A ukulele, a couple of flying discs, and a handful of Spanish phrases. That’s all Eleanor Patten needed to wrangle 40 young students inside a Dominican batey, a settlement where sugar cane cutters live in a shanty-town camp. Her students laughed and played, and challenged Patten with their language skills. No older than 7, many of them spoke in sentences sprinkled with English, Spanish, and Haitian Creole.
“Guys, come over here! ¡Chicos, ven aquí! Vin isit la!”
On her flight back to Boston, Patten, who graduated in May with a degree in political science and business, felt something nagging at her. She remembered Robert, a Haitian refugee her age who could speak six languages, but needed to work two jobs to go to school. She couldn’t help but think: Robert had all the talent, but none of the opportunity. And she wondered if her limited Spanish skills had hindered her ability to connect with the students during the weeklong volunteering stint.
“If I possessed better Spanish skills, would I have made more of a difference? Why had I strayed so far from my childhood dream of being a teacher?
For Patten, it was an ‘aha’ moment—one that made her realize she wanted to become a bilingual educator. She figured: if she could teach a Xhosa-speaking child in South Africa how to play ‘Duck, Duck, Goose,’ how would being fluent in Spanish shape her ability to help immigrant students in the United States?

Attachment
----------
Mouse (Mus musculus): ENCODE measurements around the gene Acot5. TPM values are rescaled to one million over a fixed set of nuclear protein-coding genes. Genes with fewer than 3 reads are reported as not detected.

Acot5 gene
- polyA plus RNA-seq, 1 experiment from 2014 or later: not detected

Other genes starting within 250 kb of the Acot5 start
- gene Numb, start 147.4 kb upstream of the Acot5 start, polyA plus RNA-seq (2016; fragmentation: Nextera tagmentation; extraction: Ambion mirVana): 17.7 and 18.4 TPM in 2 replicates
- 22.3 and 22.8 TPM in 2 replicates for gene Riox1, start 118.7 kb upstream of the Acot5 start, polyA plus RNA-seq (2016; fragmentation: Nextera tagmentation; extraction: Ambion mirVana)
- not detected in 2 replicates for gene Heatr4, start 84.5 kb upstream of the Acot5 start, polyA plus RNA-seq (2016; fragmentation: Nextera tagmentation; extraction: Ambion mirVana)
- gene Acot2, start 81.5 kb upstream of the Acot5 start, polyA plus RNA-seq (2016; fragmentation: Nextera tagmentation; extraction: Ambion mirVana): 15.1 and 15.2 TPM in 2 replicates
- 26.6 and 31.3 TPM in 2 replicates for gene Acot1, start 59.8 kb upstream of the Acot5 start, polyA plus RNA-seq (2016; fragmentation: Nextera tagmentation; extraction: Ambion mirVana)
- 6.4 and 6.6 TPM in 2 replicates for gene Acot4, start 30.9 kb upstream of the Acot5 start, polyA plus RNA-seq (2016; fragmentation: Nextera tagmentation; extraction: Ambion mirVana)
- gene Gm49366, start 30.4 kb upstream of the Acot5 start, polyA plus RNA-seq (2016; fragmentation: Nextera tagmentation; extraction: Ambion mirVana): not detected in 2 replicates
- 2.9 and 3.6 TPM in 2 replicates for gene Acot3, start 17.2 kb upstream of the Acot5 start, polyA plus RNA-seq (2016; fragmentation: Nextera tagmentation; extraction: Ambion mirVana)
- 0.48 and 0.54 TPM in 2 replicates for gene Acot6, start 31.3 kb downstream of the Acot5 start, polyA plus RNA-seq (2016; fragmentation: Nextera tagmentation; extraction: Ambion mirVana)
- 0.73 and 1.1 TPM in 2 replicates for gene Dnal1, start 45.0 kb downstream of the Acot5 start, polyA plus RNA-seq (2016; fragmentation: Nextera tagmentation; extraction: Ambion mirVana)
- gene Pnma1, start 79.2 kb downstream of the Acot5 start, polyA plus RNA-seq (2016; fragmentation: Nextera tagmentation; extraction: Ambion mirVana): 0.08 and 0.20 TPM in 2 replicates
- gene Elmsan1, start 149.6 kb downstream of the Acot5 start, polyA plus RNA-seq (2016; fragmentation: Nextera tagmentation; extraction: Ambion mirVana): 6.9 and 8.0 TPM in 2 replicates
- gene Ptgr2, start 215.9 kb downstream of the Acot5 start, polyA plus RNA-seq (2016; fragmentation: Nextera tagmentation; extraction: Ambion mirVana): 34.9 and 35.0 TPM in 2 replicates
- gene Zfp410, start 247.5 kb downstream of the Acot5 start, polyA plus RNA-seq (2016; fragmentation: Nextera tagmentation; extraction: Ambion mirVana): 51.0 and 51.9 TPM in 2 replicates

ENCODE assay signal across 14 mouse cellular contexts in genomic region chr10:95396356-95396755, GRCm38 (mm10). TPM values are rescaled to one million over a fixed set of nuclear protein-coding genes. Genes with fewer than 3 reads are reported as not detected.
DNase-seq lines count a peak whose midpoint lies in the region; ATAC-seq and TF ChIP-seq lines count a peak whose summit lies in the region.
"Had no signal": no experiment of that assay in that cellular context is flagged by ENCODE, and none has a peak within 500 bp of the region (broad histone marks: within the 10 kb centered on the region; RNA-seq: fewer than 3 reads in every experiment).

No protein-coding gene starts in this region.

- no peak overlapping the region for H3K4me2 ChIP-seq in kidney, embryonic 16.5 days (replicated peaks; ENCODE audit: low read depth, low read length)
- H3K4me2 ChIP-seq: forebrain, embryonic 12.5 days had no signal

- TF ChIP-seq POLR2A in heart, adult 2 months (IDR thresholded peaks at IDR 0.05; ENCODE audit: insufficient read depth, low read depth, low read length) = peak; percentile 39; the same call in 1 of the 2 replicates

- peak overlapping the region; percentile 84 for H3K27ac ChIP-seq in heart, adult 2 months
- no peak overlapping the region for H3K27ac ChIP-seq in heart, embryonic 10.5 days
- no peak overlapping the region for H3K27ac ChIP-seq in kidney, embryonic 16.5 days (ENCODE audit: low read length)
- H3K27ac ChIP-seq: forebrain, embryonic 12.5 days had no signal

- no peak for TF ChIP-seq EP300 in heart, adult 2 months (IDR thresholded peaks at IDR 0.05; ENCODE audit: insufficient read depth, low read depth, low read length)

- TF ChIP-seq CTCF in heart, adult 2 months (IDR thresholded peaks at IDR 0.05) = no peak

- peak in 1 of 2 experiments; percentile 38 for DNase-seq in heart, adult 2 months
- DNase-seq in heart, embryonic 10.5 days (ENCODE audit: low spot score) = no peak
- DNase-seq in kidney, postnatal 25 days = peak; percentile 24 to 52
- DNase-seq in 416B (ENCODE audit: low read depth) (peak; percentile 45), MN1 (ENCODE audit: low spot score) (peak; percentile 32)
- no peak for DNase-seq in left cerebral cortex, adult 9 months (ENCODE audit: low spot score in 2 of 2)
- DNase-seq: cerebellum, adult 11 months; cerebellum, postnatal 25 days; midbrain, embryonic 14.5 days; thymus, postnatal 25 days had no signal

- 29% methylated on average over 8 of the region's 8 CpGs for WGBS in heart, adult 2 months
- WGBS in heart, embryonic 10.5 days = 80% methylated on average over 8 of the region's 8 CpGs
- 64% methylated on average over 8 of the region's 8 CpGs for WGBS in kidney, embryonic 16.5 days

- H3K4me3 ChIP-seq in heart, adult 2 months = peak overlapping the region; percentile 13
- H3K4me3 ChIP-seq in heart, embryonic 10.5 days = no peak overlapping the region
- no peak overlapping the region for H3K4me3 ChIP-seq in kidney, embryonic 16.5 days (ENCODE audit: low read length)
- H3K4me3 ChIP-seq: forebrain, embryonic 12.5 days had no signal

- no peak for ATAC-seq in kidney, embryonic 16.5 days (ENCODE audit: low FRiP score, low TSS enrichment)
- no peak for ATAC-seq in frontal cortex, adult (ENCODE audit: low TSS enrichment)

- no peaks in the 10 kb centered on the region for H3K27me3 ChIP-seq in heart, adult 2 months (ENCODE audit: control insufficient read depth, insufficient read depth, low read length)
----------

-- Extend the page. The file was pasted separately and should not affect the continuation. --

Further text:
“I quickly realized that if I wanted to work in the international education space I would need to improve my ability to speak another language,” she said.
Patten described this epiphany in an application she submitted for the Fulbright Scholarship, which she was awarded in April. The scholarship is a prestigious award that provides grants for research projects or English teaching assistant programs. Past winners have included former United States Rep. Gabrielle Giffords, author Jonathan Franzen, and soprano Renee Fleming.
Patten will use her Fulbright to teach English in Spain as a means to bolster her Spanish-speaking skills. Once armed with her newfound fluency, Patten plans to teach English to “vulnerable populations in the United States,” she said. Patten also plans to parlay what she learns in Spain into her own education-based social enterprise.
“I was thrilled when I found out I received the grant and I was even more excited to find out I will be working with younger students in the Canary Islands,” she said. “This grant will allow me to gain valuable skills as an educator and as an individual working to understand a different culture.”
Patten was one of nine Fulbright scholars from Northeastern who were celebrated at the Academic Honors Convocation on April 18. The annual ceremony recognizes students and faculty who have received prestigious awards for scholarship, research, or teaching over the past year.
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